Study: 'Influencers' Possess Less Clout

In the world of social media, so-called "influencers" might have less clout than some marketers think.

According to a new study from Canadian research firm Pollara, self-described social media users put far more trust in friends and family online than in popular bloggers, or strangers with 10,000 MySpace "friends."

Of more than 1,100 adults polled in December, nearly 80% said they were very or somewhat more likely to consider buying products recommended by real-world friends and family, while only 23% reported being very or somewhat likely to consider a product pushed by "well-known bloggers."

"This shows that popularity doesn't always equate to credibility," said Robert Hutton, executive vice president and general manager at Pollara. "Marketers might have to reconsider who the real influencers are out there."

While resisting any cookie-cutter definition of "influencers," some experts on Wednesday did defend the basic connection between a blogger's popularity--measured by Web traffic and the frequency at which their site is linked to by other sites--and their credibility among consumers.

"There's some validation in the number of links and traffic someone gets," said Pete Blackshaw, executive vice president at the Nielsen Online Strategic Services division of the Nielsen Company.

Yet, added Blackshaw, "understanding real influence, you have to look at a number of factors from the type of audience someone attracts, where their expertise lies, and the context in which other sites are linking to them."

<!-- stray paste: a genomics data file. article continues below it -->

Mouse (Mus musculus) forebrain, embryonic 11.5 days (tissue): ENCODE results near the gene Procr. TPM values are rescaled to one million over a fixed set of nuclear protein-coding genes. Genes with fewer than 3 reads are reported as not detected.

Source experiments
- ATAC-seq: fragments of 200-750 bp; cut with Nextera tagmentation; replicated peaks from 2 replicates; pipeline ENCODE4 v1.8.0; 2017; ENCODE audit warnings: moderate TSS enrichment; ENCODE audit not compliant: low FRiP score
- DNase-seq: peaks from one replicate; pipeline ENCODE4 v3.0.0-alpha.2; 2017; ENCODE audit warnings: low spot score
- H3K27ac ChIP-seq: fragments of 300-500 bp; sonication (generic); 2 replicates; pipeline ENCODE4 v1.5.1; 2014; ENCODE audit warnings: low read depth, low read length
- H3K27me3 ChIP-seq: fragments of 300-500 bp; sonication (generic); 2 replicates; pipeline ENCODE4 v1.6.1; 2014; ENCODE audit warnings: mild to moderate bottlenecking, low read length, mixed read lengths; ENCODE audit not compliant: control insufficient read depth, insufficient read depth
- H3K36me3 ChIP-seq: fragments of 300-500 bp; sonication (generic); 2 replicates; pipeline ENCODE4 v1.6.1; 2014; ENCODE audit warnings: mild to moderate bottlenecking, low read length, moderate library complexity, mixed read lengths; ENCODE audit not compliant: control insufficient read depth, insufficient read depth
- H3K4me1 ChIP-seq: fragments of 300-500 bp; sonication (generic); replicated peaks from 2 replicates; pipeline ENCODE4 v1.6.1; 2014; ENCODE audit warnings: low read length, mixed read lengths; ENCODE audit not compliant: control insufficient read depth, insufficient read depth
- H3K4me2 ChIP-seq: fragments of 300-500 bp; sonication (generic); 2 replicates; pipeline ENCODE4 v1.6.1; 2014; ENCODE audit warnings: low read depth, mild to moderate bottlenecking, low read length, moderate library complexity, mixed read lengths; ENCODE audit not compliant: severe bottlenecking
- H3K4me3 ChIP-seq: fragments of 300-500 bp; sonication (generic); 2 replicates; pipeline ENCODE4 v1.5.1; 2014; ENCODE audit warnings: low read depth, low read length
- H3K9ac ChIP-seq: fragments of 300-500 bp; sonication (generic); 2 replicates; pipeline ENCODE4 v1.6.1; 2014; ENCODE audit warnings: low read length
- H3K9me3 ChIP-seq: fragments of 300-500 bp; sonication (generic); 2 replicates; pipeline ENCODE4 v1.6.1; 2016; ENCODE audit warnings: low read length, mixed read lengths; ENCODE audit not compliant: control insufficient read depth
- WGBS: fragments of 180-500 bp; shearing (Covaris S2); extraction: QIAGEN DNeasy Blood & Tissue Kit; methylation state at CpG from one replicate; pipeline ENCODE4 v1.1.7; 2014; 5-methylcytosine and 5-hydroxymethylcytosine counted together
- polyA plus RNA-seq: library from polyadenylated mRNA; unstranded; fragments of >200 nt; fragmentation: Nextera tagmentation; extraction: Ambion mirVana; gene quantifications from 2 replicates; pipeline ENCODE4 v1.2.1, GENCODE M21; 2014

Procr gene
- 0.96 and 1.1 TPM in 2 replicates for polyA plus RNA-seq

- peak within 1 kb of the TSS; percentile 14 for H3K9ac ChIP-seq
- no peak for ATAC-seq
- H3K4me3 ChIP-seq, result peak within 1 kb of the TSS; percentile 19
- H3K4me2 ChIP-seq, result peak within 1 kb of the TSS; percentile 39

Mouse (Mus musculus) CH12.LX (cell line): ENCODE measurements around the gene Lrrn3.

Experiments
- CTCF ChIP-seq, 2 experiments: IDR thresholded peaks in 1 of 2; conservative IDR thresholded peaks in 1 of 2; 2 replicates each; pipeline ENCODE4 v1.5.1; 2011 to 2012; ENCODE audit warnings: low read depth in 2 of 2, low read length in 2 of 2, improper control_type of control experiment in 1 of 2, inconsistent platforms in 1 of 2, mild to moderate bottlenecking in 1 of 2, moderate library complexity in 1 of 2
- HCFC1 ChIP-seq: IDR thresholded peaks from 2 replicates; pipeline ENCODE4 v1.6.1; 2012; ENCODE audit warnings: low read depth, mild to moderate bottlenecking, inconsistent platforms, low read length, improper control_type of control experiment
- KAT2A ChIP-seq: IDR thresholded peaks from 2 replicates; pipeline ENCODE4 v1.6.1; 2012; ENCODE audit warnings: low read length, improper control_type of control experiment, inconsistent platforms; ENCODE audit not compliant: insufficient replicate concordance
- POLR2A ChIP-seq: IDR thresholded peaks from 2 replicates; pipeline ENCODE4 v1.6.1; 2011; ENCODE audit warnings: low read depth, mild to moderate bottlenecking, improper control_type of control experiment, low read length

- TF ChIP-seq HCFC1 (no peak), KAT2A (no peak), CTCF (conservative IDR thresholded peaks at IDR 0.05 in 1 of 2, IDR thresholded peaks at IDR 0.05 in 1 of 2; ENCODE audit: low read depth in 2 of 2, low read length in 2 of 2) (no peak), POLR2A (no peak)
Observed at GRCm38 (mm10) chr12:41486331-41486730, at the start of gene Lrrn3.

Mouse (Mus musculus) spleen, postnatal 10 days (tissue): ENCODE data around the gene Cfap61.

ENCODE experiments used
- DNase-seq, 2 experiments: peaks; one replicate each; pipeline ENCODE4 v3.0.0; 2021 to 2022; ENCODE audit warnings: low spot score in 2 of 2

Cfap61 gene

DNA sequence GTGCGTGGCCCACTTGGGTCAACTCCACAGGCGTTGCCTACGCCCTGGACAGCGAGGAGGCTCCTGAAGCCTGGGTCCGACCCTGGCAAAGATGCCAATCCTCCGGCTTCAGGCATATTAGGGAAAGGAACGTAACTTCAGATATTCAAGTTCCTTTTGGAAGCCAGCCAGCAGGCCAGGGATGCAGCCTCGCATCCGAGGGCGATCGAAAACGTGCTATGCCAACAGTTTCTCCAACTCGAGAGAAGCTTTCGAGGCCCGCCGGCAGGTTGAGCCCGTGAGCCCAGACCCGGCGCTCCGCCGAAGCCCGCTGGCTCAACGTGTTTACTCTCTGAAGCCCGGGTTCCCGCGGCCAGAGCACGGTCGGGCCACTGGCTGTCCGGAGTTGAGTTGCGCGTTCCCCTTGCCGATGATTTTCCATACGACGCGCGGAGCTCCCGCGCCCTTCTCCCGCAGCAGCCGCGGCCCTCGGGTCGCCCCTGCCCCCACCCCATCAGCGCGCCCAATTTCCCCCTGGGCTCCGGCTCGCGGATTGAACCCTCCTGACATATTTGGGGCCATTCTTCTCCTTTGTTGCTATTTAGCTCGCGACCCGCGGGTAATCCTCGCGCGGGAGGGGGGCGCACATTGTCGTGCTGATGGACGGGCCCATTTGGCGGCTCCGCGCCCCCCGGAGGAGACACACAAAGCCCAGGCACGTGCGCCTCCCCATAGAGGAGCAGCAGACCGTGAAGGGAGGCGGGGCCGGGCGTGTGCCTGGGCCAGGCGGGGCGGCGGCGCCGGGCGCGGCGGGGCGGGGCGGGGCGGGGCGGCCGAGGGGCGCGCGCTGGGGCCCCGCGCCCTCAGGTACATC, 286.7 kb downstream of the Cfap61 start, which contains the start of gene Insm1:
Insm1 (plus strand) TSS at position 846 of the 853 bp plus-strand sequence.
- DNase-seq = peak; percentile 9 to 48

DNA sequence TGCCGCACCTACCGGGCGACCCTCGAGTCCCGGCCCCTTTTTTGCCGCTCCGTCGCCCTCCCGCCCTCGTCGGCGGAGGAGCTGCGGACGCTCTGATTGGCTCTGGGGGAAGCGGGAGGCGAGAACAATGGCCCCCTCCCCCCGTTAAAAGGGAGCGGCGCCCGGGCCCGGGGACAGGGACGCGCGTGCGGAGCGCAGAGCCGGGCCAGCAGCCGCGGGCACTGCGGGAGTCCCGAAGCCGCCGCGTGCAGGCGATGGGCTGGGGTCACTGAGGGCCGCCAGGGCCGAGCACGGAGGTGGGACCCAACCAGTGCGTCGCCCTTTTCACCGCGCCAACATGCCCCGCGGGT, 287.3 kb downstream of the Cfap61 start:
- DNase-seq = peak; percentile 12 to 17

Another key finding by Pollara is the sheer number of consumers sharing their opinions online. In a similar study of some 1,800 adults, Pollara found that the majority considered social media channels--whether blogs, social networks, or community forums--important for sharing their thoughts on products, services, organizations, and brands.

Pollara found that 57% of those 18-to-34 deemed social media tools very or somewhat important for sharing such opinions online.

What's more, 59% of respondents considered social media very or somewhat important in learning about products, services, organizations, and brands.

Overall, social media remains chiefly a mode of communication and personal expression, rather than a source of credible information. A full 68% of users employ social media tools to connect with friends, while 44% use them to be heard.

Notably, more users believe online forums are a reliable source of information than those who do not--44% to 15%--demonstrating the unique market position held by popular voter-based recommendation sites likes and

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